We invite our colleagues in American Studies, Southern Studies, and all related fields of study to join us in interdisciplinary investigations of the interconnections among the U.S., Hemispheric, and Global Souths. As always, we encourage graduate students to present papers. SASA’s Critoph Prize is an award for the best graduate student paper given at the conference; it includes a certificate and a check for $250 as well as recognition at the next SASA meeting. While we hope to attract a host of comparative, cross-cultural, transnational and transregional projects, we are open to a wide range of topics, panels, and presentations. Topics might include:
Plantation economies and post-plantation cultures
Port cities, maritime networks, and aquatic regions
African-American return South migrations
Food ways, culinary cultures, sustainable agricultures
Queer capitals and communities
Vernacular architecture and regional identities
Questioning the solid South
Public cultures, public performances
Transregional and transoceanic artistic, cultural, and literary relations
New World and New Southern Studies
Monuments, memorials, and museums
Creole languages and lifeways
Post-First/Third World theorizations
Social movements across borders
Obama and the Three Souths
Postcolonialism and the U.S. South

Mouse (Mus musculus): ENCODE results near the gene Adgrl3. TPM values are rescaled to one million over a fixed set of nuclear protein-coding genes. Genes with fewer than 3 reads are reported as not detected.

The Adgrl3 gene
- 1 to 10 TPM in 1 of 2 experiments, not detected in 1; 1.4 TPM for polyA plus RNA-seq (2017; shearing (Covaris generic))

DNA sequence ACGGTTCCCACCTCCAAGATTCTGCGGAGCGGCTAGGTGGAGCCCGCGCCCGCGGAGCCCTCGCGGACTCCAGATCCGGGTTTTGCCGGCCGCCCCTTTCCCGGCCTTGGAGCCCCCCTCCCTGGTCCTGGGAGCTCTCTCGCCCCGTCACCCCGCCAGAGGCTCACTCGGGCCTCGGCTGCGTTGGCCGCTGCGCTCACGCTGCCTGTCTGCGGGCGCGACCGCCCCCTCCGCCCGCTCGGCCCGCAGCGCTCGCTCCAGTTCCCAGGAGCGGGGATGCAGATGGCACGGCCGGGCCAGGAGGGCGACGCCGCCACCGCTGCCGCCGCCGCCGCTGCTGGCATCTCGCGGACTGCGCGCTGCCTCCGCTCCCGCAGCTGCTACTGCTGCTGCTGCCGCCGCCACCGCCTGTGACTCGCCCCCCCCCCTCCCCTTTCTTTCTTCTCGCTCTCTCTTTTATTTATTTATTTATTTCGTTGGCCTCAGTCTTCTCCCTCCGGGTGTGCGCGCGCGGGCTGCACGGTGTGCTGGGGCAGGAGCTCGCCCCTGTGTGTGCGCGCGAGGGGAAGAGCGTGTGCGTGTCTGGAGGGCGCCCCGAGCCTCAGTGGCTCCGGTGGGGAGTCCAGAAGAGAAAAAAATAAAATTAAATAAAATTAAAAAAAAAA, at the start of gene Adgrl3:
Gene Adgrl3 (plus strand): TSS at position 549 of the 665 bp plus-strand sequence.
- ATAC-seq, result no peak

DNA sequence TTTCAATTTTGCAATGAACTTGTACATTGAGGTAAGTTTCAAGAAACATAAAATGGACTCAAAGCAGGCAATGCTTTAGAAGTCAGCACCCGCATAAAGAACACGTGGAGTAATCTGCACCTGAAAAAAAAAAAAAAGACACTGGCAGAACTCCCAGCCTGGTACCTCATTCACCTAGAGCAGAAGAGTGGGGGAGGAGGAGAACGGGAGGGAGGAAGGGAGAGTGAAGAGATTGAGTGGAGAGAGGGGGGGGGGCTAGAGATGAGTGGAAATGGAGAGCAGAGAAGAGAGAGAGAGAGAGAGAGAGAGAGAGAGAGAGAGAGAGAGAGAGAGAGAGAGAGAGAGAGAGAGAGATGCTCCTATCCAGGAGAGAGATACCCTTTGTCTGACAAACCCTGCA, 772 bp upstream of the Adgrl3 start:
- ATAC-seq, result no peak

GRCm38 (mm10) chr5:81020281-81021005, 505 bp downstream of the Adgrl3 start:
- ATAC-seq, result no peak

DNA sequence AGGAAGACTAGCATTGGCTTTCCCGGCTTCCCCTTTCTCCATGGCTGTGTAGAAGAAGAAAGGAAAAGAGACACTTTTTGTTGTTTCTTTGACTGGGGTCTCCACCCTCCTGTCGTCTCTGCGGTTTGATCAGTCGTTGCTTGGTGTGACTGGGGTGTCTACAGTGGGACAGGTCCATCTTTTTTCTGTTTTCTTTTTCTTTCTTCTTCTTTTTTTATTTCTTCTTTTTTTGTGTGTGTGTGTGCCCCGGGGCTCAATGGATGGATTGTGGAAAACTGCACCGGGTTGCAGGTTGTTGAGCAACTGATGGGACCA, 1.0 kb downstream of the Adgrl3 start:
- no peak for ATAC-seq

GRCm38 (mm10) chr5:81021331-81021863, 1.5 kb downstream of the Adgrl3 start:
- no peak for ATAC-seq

Occupied territories and contested terrains
Political ecologies and economies
Indigenous nations and Native networks
African-American perspectives on the Souths
Southern Silicon Valleys
Please send proposals that include a 150-200 word abstract and a one-page C.V. for each participant on an individual or session proposal to Christine Skwiot at firstname.lastname@example.org.
Deadline: September 15, 2010.
Assistant Professor of History
Co-Chair, Program in World History and Cultures
Advisor, B.I.S. in International Studies
Department of History
Georgia State University
Announcement and First Call for Papers
21st Southern Writers Symposium
February 25-26, 2011
Fayetteville, North Carolina
Conference Theme: Intra/Inter-American Connections
Creatd in 1982, the Methodist University Southern Writers Symposium is designed to encourage scholarship on southern literature and culture, as well as to celebrate the writings of contemporary authors.